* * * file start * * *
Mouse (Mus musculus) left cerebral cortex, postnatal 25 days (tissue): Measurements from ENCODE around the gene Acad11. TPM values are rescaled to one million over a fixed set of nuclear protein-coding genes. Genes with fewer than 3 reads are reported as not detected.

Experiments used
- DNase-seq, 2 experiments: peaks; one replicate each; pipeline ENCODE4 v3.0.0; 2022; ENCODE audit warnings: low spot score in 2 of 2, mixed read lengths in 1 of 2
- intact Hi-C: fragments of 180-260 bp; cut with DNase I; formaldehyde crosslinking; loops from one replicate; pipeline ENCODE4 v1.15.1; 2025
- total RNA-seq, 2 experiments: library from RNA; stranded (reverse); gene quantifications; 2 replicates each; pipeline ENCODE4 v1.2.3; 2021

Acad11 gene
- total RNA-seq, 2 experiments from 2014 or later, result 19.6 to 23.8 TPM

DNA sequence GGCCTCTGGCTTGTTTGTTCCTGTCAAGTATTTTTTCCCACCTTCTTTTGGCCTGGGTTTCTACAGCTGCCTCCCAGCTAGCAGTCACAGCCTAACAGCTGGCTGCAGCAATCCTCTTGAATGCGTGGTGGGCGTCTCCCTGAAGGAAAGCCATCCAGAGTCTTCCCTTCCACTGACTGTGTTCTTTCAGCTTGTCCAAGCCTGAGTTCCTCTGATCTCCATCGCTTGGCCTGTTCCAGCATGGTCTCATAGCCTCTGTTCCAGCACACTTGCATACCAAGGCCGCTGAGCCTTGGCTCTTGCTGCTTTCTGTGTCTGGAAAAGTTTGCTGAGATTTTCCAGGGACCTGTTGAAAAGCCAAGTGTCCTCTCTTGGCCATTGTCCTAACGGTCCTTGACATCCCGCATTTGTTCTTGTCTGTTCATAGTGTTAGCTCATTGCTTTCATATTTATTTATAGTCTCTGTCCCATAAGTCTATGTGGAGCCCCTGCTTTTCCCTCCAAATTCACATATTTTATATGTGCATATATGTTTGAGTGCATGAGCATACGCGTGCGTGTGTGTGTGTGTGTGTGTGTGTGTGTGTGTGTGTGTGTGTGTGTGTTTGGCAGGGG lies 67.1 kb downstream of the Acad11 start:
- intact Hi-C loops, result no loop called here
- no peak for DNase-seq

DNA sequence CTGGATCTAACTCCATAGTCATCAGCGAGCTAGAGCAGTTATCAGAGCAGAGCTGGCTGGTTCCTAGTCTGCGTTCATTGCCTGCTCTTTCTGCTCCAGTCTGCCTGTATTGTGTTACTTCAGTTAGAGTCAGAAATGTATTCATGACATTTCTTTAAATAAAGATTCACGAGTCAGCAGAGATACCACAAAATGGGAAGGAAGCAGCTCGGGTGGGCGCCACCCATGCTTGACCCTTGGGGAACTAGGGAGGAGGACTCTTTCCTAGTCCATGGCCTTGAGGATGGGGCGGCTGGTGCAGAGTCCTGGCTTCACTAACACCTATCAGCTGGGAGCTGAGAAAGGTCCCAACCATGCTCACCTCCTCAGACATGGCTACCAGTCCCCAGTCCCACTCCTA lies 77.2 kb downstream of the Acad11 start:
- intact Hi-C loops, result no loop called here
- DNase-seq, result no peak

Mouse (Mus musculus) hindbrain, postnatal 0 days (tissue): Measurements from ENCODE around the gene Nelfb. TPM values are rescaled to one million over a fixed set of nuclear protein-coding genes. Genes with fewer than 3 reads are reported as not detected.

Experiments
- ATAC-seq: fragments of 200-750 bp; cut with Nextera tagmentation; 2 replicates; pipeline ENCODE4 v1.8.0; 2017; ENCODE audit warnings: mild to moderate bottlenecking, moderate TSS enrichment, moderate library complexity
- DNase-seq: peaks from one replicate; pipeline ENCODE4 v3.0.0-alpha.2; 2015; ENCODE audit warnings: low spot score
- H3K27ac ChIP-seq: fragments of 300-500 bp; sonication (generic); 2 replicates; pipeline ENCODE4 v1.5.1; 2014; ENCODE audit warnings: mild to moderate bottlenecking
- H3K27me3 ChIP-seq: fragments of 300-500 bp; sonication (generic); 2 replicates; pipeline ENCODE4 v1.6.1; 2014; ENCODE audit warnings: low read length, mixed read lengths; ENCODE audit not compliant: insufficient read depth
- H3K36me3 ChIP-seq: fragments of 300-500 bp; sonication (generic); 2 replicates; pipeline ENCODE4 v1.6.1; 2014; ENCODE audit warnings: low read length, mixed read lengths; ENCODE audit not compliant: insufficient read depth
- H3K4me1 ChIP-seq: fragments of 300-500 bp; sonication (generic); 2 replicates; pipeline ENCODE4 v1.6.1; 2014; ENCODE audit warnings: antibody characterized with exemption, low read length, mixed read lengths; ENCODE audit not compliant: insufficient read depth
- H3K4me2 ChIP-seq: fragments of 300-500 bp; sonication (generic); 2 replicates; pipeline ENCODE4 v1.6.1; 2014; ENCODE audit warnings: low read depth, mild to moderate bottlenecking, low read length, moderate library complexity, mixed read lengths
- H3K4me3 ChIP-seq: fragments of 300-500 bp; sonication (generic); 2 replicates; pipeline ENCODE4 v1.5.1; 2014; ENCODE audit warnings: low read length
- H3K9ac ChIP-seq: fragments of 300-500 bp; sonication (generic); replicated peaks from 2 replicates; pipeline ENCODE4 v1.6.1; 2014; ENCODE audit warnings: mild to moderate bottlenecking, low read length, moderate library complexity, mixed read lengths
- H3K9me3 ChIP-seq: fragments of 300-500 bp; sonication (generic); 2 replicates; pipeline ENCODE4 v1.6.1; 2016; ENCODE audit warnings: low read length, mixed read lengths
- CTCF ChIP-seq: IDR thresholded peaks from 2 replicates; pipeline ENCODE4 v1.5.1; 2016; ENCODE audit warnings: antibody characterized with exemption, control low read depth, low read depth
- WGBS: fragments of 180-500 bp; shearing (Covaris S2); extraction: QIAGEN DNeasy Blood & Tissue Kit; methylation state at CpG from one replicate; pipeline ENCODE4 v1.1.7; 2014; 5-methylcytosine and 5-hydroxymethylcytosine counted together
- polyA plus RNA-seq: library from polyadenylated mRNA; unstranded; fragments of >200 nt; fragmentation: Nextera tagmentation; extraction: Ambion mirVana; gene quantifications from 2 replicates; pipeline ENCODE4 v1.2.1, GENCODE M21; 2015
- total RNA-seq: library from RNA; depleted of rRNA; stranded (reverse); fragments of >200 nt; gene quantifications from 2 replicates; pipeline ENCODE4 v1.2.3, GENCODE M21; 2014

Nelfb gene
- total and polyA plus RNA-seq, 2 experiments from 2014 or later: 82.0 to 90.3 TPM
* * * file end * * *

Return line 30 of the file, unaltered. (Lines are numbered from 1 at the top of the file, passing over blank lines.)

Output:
Nelfb gene